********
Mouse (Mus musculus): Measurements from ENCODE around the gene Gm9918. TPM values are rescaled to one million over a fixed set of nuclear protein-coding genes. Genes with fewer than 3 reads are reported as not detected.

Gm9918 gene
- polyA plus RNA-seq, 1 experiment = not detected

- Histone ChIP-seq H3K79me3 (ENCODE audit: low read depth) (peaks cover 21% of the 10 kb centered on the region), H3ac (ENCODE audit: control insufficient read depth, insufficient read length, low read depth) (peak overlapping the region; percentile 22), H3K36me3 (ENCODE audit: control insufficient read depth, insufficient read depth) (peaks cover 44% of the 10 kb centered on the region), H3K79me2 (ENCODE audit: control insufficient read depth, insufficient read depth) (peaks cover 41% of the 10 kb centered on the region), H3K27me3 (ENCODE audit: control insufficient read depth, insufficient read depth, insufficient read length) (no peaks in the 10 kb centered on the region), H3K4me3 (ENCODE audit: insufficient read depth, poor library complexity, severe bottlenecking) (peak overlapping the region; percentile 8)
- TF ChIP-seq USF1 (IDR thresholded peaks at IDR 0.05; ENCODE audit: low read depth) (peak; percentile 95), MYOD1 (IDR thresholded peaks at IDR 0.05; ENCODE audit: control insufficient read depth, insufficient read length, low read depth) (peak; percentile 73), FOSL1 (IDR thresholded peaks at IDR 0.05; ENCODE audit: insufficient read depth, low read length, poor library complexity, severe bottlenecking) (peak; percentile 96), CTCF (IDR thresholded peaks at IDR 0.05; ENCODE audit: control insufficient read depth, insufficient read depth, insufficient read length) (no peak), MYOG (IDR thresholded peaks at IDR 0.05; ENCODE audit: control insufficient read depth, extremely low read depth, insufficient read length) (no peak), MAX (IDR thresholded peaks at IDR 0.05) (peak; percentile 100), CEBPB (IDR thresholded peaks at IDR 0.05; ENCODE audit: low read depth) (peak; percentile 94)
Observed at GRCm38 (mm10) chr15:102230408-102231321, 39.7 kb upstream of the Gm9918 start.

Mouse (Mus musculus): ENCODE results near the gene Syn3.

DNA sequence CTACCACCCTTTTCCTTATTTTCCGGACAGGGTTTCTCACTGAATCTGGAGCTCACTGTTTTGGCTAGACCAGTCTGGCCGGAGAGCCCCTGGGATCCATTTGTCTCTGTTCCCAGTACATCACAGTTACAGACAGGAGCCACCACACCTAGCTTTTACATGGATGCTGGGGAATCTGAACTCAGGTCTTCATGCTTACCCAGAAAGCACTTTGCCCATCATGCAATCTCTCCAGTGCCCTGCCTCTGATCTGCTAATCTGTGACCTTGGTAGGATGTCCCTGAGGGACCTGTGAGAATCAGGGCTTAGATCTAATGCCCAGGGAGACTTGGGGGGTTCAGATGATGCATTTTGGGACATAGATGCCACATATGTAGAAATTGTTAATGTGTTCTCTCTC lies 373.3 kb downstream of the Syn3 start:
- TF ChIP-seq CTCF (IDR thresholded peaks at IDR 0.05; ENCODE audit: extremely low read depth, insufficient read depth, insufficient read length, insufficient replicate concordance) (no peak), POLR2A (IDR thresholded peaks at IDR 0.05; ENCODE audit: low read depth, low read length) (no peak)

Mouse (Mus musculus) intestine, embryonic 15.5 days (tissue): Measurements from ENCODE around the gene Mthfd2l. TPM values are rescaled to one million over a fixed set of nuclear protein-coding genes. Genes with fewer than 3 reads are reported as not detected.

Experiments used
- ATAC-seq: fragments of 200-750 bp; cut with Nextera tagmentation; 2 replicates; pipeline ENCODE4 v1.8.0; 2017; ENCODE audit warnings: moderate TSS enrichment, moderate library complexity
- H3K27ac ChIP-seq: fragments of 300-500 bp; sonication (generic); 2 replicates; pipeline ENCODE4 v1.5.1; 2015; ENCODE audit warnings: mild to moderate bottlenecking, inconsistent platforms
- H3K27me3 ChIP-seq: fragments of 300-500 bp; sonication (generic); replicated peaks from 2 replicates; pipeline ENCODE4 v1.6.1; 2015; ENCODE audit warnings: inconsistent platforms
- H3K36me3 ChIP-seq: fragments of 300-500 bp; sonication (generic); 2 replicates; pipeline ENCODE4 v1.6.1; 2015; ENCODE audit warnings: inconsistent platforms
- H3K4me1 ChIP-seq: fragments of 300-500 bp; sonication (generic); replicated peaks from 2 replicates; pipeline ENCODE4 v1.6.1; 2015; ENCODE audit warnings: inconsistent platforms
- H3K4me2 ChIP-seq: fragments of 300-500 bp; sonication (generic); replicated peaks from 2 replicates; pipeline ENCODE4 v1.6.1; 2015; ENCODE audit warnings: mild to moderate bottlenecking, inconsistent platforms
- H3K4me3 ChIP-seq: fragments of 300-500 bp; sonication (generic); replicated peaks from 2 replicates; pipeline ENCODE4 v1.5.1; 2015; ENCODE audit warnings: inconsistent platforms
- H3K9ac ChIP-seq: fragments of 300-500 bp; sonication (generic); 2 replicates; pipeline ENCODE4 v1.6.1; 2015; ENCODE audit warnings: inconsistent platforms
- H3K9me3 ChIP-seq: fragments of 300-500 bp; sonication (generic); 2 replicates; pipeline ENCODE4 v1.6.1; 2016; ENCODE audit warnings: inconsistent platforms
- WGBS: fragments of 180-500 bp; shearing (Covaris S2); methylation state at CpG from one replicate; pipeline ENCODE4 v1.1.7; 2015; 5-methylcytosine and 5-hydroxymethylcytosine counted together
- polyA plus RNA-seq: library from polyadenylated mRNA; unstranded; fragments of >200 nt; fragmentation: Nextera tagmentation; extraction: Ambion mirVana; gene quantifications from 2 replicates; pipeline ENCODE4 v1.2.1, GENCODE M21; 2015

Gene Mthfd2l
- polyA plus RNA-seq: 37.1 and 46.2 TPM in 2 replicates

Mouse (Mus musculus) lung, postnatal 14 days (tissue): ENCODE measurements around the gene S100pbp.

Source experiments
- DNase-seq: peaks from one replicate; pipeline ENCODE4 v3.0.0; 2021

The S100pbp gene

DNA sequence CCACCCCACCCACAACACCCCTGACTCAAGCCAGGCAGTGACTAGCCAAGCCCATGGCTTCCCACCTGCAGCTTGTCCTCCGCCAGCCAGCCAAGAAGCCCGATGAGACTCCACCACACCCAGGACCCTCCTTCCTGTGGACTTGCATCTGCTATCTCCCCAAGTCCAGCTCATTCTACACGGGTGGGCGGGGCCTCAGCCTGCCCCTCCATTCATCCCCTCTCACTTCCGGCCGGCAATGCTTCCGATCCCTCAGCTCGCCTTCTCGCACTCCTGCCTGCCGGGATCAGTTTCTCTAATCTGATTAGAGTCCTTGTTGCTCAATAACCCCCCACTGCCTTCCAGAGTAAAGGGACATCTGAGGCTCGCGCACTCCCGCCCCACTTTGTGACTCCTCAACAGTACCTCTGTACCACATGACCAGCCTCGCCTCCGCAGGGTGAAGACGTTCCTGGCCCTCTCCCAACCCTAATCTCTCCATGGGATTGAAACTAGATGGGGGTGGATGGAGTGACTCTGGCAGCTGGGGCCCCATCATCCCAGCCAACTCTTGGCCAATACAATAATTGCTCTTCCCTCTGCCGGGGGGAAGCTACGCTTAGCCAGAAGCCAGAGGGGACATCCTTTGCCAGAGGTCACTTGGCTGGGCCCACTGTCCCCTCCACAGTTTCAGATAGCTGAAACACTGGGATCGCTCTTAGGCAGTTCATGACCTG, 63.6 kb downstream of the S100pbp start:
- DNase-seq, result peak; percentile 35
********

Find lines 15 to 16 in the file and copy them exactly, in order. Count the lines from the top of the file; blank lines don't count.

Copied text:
- H3K36me3 ChIP-seq: fragments of 300-500 bp; sonication (generic); 2 replicates; pipeline ENCODE4 v1.6.1; 2015; ENCODE audit warnings: inconsistent platforms
- H3K4me1 ChIP-seq: fragments of 300-500 bp; sonication (generic); replicated peaks from 2 replicates; pipeline ENCODE4 v1.6.1; 2015; ENCODE audit warnings: inconsistent platforms